SEO is content marketing is marketing.

I welcome your thoughts and comments.

About Lisa Gerber

Lisa is a digital marketing strategist, owner and founder of Big Leap Creative where we work with great brands who have visions of being the best. Learn more about working with Big Leap here.

  • http://www.websearchsocial.com/ Ralph M. Rivera

    Does this then mean that the companies with the biggest budgets are destined to win? I think it’s a legitimate concern as the landscape continues to evolve. There was a recurring theme years ago about the democratizing effect of the Internet. Are we seeing the foundation for a migration away from that? I know it’s skeptical, but given a small player creating good content and a big player with a big budget creating good content, the big player will always crush the little; hence eliminating the democratizing effect. Am I being too cynical?

    • http://bigleapcreative.com/ Lisa Gerber

      Hi Ralph! Sorry for the slow response.

      I’ve thought about this and it comes to down to execution. Big budgets tend to win in any game – not just marketing. But in content marketing, the small guys still have absolute ability to do well if they execute well. I look at small guys like River Pool Spas – that’s Marcus Sheridan’s company.And look what Gary Vee did with his small wine distributor business. It comes down to hard work, investment of time, and GOOD work.

      What do you think?

      • http://dannybrown.me/ Danny Brown

        In fairness, his parents’ wine company was making $4 million per year when he introduced social. He’s increased that income immensely, but $4 million per year is no chump change. :)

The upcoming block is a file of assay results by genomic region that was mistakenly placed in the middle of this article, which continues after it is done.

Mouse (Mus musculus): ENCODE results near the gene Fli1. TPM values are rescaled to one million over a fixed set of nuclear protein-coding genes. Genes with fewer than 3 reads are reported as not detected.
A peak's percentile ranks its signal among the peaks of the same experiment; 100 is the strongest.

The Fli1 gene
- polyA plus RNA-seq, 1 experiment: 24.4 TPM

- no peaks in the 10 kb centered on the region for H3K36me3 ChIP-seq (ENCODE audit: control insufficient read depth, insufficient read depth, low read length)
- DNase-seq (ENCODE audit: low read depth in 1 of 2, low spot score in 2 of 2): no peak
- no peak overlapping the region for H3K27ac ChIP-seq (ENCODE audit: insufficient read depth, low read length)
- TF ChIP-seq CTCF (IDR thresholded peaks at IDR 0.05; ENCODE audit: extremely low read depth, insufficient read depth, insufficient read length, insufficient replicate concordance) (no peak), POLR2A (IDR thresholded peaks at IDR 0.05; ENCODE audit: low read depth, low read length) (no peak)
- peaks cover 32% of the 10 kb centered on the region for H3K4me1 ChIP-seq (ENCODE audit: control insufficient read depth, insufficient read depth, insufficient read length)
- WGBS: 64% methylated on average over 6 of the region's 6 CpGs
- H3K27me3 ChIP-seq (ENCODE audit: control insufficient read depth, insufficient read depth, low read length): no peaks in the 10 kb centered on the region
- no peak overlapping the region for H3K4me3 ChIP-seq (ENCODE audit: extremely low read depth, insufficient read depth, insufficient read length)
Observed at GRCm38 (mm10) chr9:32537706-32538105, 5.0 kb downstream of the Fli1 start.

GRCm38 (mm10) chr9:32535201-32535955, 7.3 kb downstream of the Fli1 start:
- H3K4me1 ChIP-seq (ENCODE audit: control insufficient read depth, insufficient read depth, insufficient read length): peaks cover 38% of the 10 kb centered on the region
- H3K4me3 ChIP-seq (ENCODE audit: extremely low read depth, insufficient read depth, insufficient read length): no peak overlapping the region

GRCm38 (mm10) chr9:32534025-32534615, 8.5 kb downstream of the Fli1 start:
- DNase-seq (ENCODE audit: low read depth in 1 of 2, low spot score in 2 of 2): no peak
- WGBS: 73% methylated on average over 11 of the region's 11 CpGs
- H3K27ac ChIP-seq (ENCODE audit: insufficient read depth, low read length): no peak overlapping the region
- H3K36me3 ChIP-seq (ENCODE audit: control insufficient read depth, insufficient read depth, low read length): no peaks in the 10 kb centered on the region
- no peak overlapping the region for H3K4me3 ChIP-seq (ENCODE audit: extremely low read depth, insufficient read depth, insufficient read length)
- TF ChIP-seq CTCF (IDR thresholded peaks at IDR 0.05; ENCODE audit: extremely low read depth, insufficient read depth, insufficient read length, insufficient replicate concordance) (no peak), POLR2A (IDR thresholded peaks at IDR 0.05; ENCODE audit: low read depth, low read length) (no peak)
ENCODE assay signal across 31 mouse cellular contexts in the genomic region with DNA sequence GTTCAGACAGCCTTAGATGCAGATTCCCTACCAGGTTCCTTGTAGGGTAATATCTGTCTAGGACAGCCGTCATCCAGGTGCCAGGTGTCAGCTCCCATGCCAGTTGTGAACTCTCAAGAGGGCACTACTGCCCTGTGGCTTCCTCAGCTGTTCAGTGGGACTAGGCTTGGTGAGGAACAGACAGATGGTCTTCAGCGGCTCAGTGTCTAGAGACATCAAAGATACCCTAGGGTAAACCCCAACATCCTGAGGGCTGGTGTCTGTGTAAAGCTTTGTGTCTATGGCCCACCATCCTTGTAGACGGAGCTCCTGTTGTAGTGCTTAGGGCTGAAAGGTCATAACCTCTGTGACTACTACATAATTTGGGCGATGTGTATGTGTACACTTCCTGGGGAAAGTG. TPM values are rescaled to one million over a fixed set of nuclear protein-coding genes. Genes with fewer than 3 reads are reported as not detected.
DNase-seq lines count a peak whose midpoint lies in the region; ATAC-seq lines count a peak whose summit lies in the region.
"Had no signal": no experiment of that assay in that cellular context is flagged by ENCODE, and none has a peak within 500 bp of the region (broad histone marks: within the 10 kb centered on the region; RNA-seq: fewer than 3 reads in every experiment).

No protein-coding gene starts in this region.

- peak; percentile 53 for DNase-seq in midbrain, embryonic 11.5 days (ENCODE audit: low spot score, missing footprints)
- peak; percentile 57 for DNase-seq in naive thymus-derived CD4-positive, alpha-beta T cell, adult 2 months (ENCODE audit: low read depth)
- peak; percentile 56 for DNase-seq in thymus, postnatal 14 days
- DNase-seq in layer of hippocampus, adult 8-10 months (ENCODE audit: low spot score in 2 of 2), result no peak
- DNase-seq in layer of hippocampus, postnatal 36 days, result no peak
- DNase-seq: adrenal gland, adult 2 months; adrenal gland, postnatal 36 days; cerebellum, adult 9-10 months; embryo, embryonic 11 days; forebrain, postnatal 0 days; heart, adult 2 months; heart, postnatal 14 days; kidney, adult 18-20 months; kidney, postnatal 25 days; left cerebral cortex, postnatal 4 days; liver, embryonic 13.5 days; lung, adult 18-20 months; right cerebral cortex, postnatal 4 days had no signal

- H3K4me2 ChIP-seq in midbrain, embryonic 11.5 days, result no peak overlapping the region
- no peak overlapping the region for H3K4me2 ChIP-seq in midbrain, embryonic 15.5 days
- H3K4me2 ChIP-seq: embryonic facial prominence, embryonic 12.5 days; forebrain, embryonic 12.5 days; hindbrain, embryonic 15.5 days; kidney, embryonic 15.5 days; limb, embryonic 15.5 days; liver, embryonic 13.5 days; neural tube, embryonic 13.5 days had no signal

• http://bigleapcreative.com/ Lisa Gerber

          OK – didn’t realize that so maybe not a great example, but my main point is, there are plenty of large enterprises with big budgets screwing up content. :) So while budget certainly is an advantage, in anything, good execution is the name of the game.

      • http://www.websearchsocial.com/ Ralph M. Rivera

        I don’t disagree. Hard work coupled with good content is never a bad thing. I do however, wish that “popularity” as a measure could evolve because the most popular content isn’t always the most relevant content. There exists the potential for a small business with quality content to fall behind a big business with popular, but irrelevant content. I know a lot of people say that relevant content will turn into popular content, but I just think that may be a romanticized perception of search.

        Wow, I’m being quite the Negative Nancy.

        :)

        • http://bigleapcreative.com/ Lisa Gerber

          I agree with you Ralph – and as I think about it, I see that in many industries – look at film, music, and literature – there is tons of crap out there that is popular. :) I mean, my husband just made me endure an episode of Duck Dynasty last night and I thought, “really? This made it through countless filters to land on tv and the internet?”

          Always hard to get the good stuff out there – and “relevant” will always be a subjective. Clearly, based on my Duck Dynasty experience last night. Oy.

          • http://www.websearchsocial.com/ Ralph M. Rivera

            I just saw the first 10 minutes. I blame you for my ravenous desire for fresh bee honey now.

  • http://markitty.com/blog/ Unmana

    Can I just say how much I love that image? Because I do love it very much.